Nonsense. Jonsson, along with the scholars he relies on, knows very well that every ancient source must be taken with a large grain of salt. It is only cult members like JWs who think in the terms you speak of. The collapse of some of Berossus', or Josephus', or Ptolemy's, or anyone else's statements on narrow topics hardly invalidates the consensus of many other lines of evidence.

    : Not very smart, Alan!

    Since I haven't committed the folly that you think, it is you who are not very smart. Indeed, your scholastic dishonesty pegs you, as the Society likes to say, as "morally stupid". You and your masters pick and choose the facts you want to use to support whatever claim of the moment you've got. You pick some bits from Josephus and ignore others, even when it's obvious that the only criterion for selection is whether it agrees with preconceived Watchtower doctrine. You do the same with all other sources of information.

    End Game

    : Over many year I have studied, examined un much of the criticism of WT chronology form the Jonsson hypothesis and Adventist scholars also I have considered all of the journal articles from scholars relating to his Late Judean period.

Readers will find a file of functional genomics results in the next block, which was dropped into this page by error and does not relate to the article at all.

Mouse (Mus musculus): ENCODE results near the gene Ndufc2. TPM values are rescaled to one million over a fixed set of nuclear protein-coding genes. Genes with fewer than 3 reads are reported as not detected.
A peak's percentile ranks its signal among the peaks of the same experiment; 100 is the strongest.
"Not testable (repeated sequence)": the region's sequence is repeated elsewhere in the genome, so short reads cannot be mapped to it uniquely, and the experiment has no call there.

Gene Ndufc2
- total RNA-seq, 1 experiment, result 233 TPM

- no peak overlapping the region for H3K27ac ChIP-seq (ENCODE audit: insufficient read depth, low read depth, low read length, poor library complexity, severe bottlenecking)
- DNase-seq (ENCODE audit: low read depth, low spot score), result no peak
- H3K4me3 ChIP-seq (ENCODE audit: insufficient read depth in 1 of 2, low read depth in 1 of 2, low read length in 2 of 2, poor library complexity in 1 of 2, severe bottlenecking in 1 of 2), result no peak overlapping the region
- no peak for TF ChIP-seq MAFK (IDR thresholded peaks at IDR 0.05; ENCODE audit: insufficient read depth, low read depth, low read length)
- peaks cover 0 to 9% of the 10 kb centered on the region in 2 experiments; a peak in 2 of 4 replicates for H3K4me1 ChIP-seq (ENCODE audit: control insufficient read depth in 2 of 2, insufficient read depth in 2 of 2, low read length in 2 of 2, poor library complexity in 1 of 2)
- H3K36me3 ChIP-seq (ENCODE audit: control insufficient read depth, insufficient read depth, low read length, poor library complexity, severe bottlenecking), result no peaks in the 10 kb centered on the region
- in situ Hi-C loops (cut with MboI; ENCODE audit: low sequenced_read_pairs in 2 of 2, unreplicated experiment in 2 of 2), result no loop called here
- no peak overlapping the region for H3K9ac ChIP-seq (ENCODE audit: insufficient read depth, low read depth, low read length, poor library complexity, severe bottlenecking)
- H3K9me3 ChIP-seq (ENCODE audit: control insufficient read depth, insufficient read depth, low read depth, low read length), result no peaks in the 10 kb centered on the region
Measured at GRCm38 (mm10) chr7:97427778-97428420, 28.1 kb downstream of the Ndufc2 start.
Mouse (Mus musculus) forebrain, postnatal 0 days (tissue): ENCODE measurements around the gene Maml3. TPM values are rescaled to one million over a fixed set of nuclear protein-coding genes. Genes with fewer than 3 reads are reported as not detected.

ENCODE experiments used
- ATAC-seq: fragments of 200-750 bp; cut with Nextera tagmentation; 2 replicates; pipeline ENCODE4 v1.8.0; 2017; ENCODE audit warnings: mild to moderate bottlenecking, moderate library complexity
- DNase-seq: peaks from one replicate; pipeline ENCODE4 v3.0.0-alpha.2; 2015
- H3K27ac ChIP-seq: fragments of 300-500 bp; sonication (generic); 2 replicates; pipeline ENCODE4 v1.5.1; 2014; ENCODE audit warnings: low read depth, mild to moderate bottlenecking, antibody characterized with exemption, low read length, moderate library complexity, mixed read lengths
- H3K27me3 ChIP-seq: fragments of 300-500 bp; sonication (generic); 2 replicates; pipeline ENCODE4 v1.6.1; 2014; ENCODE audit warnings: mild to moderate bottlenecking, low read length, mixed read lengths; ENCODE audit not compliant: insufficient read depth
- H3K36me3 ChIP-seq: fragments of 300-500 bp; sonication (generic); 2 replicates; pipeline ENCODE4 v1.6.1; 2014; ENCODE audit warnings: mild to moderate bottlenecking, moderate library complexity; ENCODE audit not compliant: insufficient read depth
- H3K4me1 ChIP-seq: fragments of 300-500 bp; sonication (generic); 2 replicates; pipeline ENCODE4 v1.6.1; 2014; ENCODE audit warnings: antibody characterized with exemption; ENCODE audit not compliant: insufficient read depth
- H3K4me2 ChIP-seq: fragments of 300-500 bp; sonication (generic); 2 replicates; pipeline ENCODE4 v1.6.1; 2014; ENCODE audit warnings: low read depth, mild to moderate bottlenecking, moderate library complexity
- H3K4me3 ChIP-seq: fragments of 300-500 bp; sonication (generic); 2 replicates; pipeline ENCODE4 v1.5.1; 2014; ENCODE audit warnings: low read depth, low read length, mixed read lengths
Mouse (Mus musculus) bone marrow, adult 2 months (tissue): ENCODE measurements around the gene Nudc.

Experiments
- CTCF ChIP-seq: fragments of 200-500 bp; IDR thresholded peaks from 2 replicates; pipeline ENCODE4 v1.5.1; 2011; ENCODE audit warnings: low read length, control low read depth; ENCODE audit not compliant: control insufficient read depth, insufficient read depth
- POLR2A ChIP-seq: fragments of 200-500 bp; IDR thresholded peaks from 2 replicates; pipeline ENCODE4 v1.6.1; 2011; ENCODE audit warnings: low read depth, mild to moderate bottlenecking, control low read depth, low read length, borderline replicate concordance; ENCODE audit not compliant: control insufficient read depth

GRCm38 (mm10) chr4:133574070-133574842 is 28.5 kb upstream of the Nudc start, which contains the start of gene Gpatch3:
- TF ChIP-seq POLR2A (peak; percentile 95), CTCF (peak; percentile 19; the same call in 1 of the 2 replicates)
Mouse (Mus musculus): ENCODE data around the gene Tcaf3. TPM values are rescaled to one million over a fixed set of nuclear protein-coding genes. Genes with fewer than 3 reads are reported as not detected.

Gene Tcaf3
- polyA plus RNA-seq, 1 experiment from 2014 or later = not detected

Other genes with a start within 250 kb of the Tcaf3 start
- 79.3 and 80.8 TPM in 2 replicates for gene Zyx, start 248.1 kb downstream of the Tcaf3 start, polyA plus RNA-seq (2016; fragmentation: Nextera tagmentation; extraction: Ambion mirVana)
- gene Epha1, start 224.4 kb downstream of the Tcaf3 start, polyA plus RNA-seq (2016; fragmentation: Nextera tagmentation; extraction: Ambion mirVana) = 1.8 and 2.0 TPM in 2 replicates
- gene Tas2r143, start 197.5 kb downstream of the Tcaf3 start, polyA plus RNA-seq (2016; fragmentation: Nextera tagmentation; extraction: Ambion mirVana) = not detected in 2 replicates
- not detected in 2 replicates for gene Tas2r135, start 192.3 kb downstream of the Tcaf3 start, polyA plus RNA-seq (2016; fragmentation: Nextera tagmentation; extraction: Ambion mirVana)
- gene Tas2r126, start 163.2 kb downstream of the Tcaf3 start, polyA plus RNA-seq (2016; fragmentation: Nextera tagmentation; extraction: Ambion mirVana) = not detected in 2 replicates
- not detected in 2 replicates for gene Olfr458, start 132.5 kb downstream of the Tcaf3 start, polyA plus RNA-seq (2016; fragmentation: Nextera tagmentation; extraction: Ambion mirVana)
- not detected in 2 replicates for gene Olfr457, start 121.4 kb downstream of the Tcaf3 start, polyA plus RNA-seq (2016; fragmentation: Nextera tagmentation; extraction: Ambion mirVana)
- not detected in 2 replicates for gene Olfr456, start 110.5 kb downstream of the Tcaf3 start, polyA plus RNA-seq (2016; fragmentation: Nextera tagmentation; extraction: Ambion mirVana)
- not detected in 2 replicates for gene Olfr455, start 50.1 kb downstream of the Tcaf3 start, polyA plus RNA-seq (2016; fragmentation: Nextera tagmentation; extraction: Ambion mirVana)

We've seen over the years that this is simply not so. Various posters have shown that you've not read many extremely important papers -- and you've been caught with your pants down. Furthermore, they've demonstrated that you often don't even understand what you read.

    : I have not found a single fact that disproves 607 BCE and our view of the seventy years.

    Coming from a fanatical JW, this is not a surprising statement. What it really means is that you're able to find ways to filter the facts from your consciousness such that the only bits of information that remain are those in favor of Watchtower tradition. And we all know how ready JWs are to change their "facts" upon command from the Society.

    I'll prove this easily: If the Society published a Watchtower article admitting that 607 was wrong and 587 was right, would you change your mind or not?

    I have no doubt that you won't answer this question, for reasons best described by George Orwell in his novel Nineteen Eighty-Four.

    : That is why I can thoroughly and vigorously defend on this board or any other forum the biblical chronology of the celebrated WT scholars.

    LOL! You mean, pretend to defend. Only those with solid facts and an unswerving devotion to them can truly defend a position.

    : Your comments on Russell's and the early Bible Student's eschatology only serves to prove that God was slowly revealing such matters as described in Daniel 12:3-4.

    LOL! Russell and Rutherford allowed for no such slowness. Indeed, by the end of their careers, they claimed that almost all they taught was "divinely directed". Rutherford actually claimed to receive revelations directly from angels! And as we know very well, most of what these charlatans taught has already been relegated to the scrap heap of doctrine by their successors.